We launched our latest GeoVation challenge last month with the aim of helping communities everywhere to address their unmet needs through the application of geographic data, skills and expertise. We’ve had lots of people register on the GeoVation Challenge site and so far we’re getting some interesting ideas on ‘How can we transform neighbourhoods in Britain together?’
How do we provide safe environments for our children to be active?
How do we connect people looking for work with those that need their skills?
How do we ensure public services and resources are accessible for all ages?
How do we make our high streets an attractive place to run a business?
People have been getting busy adding ideas to solve these problems and more. One idea is for a Community Hyperlocal Site Platform – a ‘one stop shop’ platform to find out what is going on in your neighbourhood .As well as providing community information, it will deliver information provided by councils, Central Government and other bodies through the use of Ordnance Survey’s Code-Point Open and 1:50 000 Scale Gazetteer to facilitate searching and present results as a map or list. Many local communities find the cost and lack of resource a barrier to hosting their own websites, this idea will allow them easily set up a site and use it to inform local people and bring them together.
We were delighted to celebrate an important milestone in the life of the Public Sector Mapping Agreement (PSMA) with the announcement that the 2000th member has joined.
Tatenhall Parish Council in East Staffordshire is the latest public sector organisation to sign up for the ground breaking agreement which launched in April last year (2011).
The agreement allows the majority of public sector bodies in England and Wales to use centrally funded geographic datasets which can help with making vital efficiencies and improvements to service deliveries such as planning, transportation management, social housing and education services.
If you have been paying attention to the NHS reforms that have been going on, you will be well aware that the NHS is changing. At a local level, care is shifting from hospitals to local community-based settings and there is a much greater emphasis on health improvement and prevention. Ordnance Survey’s geographic data has a role to play and is helping inform decision making and improve efficiencies.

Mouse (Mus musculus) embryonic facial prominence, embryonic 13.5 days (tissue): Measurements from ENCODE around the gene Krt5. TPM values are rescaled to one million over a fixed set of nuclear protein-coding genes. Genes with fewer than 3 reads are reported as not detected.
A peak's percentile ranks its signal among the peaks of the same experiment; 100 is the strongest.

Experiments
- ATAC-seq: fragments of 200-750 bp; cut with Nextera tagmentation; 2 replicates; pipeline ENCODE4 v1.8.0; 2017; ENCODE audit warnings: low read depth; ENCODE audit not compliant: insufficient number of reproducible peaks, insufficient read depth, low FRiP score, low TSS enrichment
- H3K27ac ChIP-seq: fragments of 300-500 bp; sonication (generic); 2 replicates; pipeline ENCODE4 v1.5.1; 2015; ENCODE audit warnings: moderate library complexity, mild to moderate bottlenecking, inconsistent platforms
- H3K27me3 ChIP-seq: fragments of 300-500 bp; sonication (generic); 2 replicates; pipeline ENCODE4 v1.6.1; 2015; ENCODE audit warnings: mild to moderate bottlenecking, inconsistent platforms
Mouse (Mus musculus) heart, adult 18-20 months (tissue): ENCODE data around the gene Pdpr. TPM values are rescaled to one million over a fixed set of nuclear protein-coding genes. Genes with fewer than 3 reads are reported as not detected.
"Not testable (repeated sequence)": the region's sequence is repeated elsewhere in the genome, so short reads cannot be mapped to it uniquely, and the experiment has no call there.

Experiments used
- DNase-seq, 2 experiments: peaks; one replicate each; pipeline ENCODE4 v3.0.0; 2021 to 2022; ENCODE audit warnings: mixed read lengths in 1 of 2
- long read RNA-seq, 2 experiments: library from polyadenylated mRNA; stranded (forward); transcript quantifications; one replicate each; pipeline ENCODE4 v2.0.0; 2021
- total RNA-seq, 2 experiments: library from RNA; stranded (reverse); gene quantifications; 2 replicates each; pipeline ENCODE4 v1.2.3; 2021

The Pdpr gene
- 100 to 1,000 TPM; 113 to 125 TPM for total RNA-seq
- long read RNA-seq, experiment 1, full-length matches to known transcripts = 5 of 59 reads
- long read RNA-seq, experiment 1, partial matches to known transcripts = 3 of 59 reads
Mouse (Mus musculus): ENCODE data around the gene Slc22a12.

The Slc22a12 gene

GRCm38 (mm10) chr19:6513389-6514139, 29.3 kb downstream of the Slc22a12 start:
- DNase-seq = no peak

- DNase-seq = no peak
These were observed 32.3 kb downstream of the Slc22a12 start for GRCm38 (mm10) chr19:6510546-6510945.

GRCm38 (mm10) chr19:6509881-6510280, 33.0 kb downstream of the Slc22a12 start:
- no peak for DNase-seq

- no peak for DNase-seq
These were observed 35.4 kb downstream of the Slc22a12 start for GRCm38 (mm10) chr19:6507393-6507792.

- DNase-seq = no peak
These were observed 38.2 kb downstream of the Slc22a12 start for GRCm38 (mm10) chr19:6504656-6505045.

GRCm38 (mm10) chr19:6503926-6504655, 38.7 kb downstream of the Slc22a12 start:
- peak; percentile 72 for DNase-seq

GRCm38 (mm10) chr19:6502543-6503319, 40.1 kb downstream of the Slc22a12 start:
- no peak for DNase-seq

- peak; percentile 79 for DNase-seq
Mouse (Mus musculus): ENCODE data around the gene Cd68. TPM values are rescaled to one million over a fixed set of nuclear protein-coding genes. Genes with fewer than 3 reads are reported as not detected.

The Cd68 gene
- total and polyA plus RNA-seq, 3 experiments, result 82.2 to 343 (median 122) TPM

Moving forward, there are plans for more joint planning between health and social care organisations as the responsibility for public health moves to local authorities. To support this, decision makers need to rely on well-informed and up-to-date information to support health service planning.
The Public Sector Mapping Agreement (PSMA) has a crucial role to play providing Ordnance Survey geographic data to virtually any public sector body in England and Wales – regardless of size. The 10 year agreement between the government and Ordnance Survey came into effect in April 2011 and provides centrally funded geographic datasets to members to help them plan and deliver their services.
The benefits of the PSMA are significant for health and social care agencies. Not only does the agreement improve collaboration on the Joint Strategic Needs Assessment – the means by which NHS trusts and local authorities work together to plan health and social care services for their local communities – but the innovative use of maps can also help achieve public health targets, streamline patient transport services, and support effective estate and asset management. Access to up-to-date and accurate mapping is also essential in responding to emergency calls effectively and maintaining a high level of service.
In Bristol, the Avon Information Management and Technology (IM&T) Consortium Health GIS team helped to improve the planning and delivery of drug and alcohol treatment services, as well as increase joint working between the city council and local Primary Care Trust (PCT). Using GIS, health commissioners were able to pinpoint the locations of treatment centres and determine where people using drug and alcohol services lived. Thanks to the PSMA, the trust was able to use data provided by both health and social care organisations to calculate the accessibility of local treatment centres and analyse the current provision of service. This will allow them to use their resources more effectively in order to meet demand.